– Many things hold little Southern towns together. There is a common love of the region, the peace that comes with rural life and, often, prayer.
In this town of 2300 in the heart of peanut country, people drew on all those as they endured what by Friday had stretched into an unimaginable situation.
A relative newcomer to town – a man who had fought in Vietnam and appeared to harbour a deep distrust of government and a grudge against every neighbour – shot and killed a bus driver, grabbed a five-year-old boy named Ethan and disappeared with the boy into a well-equipped bunker he had spent months digging in his yard.
The man – who was identified by neighbours and the Sheriff’s office as Jimmy Lee Dykes, 65 – has no connection to the boy.
The FBI stayed in contact with Dykes by day and let him sleep at night, said Police Chief James Arrington of Pinckard, a nearby city. “They’re taking time and trying to wear him out,” he said. “He may do harm if they try to rush him. We don’t know how much ammunition or bombs he has.”
Dykes has been known to stay in his bunker for up to eight days, neighbours said. Some said they watched him build it, carrying cinder blocks and digging for hours. No one is sure exactly why he took the boy.
The boy is reportedly doing well in the bunker, an Alabama state senator, Harri Anne Smith, said. She and an Alabama state representative, Steve Clouse, had met Ethan’s mother and said food and medication her son needed for autism was delivered to the bunker through an 18-metre plastic pipe about 10 centimetres in diameter. Still, Mr Clouse said, the family was just holding on by a thread.
As it became clear the standoff would continue – the bunker was well supplied with food and, apparently, a television and lights – the national media began arriving.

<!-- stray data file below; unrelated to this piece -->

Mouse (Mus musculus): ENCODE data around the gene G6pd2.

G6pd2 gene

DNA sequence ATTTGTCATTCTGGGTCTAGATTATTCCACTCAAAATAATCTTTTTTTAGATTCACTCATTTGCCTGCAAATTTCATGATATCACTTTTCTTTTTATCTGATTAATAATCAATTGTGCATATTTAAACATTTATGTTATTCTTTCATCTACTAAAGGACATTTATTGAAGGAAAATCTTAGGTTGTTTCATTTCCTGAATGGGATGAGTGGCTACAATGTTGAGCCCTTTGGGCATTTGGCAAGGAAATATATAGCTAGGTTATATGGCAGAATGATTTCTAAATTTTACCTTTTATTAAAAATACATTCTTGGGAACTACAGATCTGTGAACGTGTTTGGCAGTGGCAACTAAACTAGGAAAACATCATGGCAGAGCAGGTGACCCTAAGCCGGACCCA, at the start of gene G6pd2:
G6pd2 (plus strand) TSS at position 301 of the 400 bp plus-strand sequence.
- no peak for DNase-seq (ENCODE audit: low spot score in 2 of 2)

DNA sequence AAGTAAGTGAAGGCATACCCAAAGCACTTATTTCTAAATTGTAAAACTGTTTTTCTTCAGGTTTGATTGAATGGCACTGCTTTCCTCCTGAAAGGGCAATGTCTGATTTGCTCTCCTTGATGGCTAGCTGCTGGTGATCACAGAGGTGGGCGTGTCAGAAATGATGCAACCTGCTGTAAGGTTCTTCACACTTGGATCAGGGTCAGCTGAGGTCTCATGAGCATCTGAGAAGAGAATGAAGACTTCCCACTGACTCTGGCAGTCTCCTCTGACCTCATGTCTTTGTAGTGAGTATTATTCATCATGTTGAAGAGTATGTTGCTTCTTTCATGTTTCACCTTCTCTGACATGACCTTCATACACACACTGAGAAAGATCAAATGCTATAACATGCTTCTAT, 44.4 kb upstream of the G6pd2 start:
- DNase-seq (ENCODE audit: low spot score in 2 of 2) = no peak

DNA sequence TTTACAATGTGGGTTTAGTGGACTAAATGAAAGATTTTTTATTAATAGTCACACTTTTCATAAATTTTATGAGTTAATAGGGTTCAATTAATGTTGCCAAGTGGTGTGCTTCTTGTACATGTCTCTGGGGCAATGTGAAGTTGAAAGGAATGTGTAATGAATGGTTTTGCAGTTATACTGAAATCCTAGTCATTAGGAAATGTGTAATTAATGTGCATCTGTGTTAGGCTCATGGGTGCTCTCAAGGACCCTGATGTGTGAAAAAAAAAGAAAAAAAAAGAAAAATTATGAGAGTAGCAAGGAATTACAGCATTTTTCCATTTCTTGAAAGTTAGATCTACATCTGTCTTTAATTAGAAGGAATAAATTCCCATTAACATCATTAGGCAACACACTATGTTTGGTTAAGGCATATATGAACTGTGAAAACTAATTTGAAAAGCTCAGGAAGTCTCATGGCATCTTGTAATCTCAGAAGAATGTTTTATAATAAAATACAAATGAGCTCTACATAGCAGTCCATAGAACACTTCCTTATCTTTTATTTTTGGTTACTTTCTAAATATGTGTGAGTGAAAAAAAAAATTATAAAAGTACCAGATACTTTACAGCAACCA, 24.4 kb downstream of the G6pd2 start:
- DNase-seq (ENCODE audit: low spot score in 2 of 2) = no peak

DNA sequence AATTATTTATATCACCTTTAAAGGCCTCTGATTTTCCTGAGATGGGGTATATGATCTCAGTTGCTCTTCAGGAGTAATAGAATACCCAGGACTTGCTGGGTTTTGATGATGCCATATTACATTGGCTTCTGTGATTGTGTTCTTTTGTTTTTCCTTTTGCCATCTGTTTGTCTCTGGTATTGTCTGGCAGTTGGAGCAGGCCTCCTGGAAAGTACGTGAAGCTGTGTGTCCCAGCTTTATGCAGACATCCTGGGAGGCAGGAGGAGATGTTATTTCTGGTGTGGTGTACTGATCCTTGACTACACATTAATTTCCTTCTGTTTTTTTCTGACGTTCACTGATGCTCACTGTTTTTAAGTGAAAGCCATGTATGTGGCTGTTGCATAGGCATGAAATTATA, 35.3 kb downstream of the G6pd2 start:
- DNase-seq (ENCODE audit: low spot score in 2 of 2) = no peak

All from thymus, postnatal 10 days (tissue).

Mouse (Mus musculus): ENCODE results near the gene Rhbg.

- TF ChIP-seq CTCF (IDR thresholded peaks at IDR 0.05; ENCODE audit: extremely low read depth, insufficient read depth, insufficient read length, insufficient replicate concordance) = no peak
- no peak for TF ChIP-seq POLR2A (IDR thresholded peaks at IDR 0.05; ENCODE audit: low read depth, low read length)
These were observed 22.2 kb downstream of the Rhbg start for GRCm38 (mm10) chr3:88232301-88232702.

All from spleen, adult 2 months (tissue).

Residents watched as their tiny town, where the National Peanut Festival in nearby Dothan is the biggest event of the year, became a constant presence on national television.
The events soon became one more point of discussion in the national debate about guns.
Most people here own guns and hunt, and many are steadfast in their belief that guns are not the problem; mental health is.
Around town and along the entrance to the dirt road where the bunker was sunk into Dyke’s land, people began arguing in favour of allowing school bus drivers to carry guns.
On television the story was regularly spliced between coverage of state and national hearings on gun violence and mental health prompted by the school shootings in Newtown, Connecticut, in December.
Prayer vigils sprang up. On Thursday members of a church youth group gathered to pray across the highway from the road that leads to the bunker.
The bus driver, Charles Albert Poland, 66, encountered Dykes as he drove children home from school on Tuesday. The bus stopped and Dykes jumped on, according to police reports based on interviews with children who were on the bus, and he demanded two boys between the ages of six and eight.
Mr Poland held Dykes at the front of the bus while children escaped out the back. He was hit with as many as four bullets from a nine-millimetre pistol. The well-liked driver was quickly called a hero by residents.
With the driver down, Dykes grabbed two children, police said. One escaped.
Ethan may have frozen or fainted, allowing Dykes to take him swiftly from the bus.
Dykes was scheduled to face charges of menacing in court on Wednesday after neighbours asserted that he shot at them in a dispute over someone driving on his property.
Meanwhile, the community did what small communities do. It did not take long for church-goers to start cooking, joining the Salvation Army and the Red Cross in efforts to feed more than 50 weary FBI negotiators and police officers – Robbie Brown & Kim Severson